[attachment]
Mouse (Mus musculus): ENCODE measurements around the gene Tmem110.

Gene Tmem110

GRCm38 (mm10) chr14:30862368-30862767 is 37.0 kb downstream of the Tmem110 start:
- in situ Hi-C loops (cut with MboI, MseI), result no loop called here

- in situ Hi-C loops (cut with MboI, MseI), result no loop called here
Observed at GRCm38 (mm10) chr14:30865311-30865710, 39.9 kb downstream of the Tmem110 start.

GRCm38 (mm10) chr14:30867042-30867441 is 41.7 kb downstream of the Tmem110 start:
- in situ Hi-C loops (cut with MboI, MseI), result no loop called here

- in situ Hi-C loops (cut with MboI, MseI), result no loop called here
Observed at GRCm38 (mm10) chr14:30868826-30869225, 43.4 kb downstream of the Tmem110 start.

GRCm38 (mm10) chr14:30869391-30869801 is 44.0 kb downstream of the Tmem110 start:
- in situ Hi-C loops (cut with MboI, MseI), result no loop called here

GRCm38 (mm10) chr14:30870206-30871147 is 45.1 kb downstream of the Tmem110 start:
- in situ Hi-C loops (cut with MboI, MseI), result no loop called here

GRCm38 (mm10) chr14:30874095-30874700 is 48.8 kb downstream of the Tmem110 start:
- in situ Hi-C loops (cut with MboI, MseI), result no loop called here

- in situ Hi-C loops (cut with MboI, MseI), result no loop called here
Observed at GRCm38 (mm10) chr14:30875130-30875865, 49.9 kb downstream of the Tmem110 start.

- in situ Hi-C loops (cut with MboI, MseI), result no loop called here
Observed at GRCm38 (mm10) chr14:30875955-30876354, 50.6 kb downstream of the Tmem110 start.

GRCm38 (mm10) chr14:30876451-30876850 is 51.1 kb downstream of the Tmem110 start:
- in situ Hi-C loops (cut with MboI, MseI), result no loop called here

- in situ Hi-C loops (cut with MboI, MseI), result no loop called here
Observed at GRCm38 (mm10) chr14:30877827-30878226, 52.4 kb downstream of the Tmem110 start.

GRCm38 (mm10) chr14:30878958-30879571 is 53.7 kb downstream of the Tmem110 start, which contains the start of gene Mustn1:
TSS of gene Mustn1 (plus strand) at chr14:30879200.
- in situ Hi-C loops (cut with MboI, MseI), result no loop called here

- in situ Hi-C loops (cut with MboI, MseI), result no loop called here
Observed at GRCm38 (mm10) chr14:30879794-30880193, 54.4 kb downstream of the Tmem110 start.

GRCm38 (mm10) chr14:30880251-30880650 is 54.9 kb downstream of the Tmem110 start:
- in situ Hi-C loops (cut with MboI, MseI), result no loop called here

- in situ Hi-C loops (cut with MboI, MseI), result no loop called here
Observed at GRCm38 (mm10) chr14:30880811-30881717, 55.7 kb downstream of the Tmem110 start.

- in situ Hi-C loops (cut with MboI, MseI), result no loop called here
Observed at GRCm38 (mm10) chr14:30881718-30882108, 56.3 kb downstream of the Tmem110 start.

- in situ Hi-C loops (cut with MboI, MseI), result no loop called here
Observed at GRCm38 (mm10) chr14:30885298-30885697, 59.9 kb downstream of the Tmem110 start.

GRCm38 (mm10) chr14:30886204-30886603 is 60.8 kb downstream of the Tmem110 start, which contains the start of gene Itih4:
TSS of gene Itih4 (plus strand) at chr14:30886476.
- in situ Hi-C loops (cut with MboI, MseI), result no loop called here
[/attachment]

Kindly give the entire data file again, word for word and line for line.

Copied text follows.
Mouse (Mus musculus): ENCODE measurements around the gene Tmem110.

Gene Tmem110

GRCm38 (mm10) chr14:30862368-30862767 is 37.0 kb downstream of the Tmem110 start:
- in situ Hi-C loops (cut with MboI, MseI), result no loop called here

- in situ Hi-C loops (cut with MboI, MseI), result no loop called here
Observed at GRCm38 (mm10) chr14:30865311-30865710, 39.9 kb downstream of the Tmem110 start.

GRCm38 (mm10) chr14:30867042-30867441 is 41.7 kb downstream of the Tmem110 start:
- in situ Hi-C loops (cut with MboI, MseI), result no loop called here

- in situ Hi-C loops (cut with MboI, MseI), result no loop called here
Observed at GRCm38 (mm10) chr14:30868826-30869225, 43.4 kb downstream of the Tmem110 start.

GRCm38 (mm10) chr14:30869391-30869801 is 44.0 kb downstream of the Tmem110 start:
- in situ Hi-C loops (cut with MboI, MseI), result no loop called here

GRCm38 (mm10) chr14:30870206-30871147 is 45.1 kb downstream of the Tmem110 start:
- in situ Hi-C loops (cut with MboI, MseI), result no loop called here

GRCm38 (mm10) chr14:30874095-30874700 is 48.8 kb downstream of the Tmem110 start:
- in situ Hi-C loops (cut with MboI, MseI), result no loop called here

- in situ Hi-C loops (cut with MboI, MseI), result no loop called here
Observed at GRCm38 (mm10) chr14:30875130-30875865, 49.9 kb downstream of the Tmem110 start.

- in situ Hi-C loops (cut with MboI, MseI), result no loop called here
Observed at GRCm38 (mm10) chr14:30875955-30876354, 50.6 kb downstream of the Tmem110 start.

GRCm38 (mm10) chr14:30876451-30876850 is 51.1 kb downstream of the Tmem110 start:
- in situ Hi-C loops (cut with MboI, MseI), result no loop called here

- in situ Hi-C loops (cut with MboI, MseI), result no loop called here
Observed at GRCm38 (mm10) chr14:30877827-30878226, 52.4 kb downstream of the Tmem110 start.

GRCm38 (mm10) chr14:30878958-30879571 is 53.7 kb downstream of the Tmem110 start, which contains the start of gene Mustn1:
TSS of gene Mustn1 (plus strand) at chr14:30879200.
- in situ Hi-C loops (cut with MboI, MseI), result no loop called here

- in situ Hi-C loops (cut with MboI, MseI), result no loop called here
Observed at GRCm38 (mm10) chr14:30879794-30880193, 54.4 kb downstream of the Tmem110 start.

GRCm38 (mm10) chr14:30880251-30880650 is 54.9 kb downstream of the Tmem110 start:
- in situ Hi-C loops (cut with MboI, MseI), result no loop called here

- in situ Hi-C loops (cut with MboI, MseI), result no loop called here
Observed at GRCm38 (mm10) chr14:30880811-30881717, 55.7 kb downstream of the Tmem110 start.

- in situ Hi-C loops (cut with MboI, MseI), result no loop called here
Observed at GRCm38 (mm10) chr14:30881718-30882108, 56.3 kb downstream of the Tmem110 start.

- in situ Hi-C loops (cut with MboI, MseI), result no loop called here
Observed at GRCm38 (mm10) chr14:30885298-30885697, 59.9 kb downstream of the Tmem110 start.

GRCm38 (mm10) chr14:30886204-30886603 is 60.8 kb downstream of the Tmem110 start, which contains the start of gene Itih4:
TSS of gene Itih4 (plus strand) at chr14:30886476.
- in situ Hi-C loops (cut with MboI, MseI), result no loop called here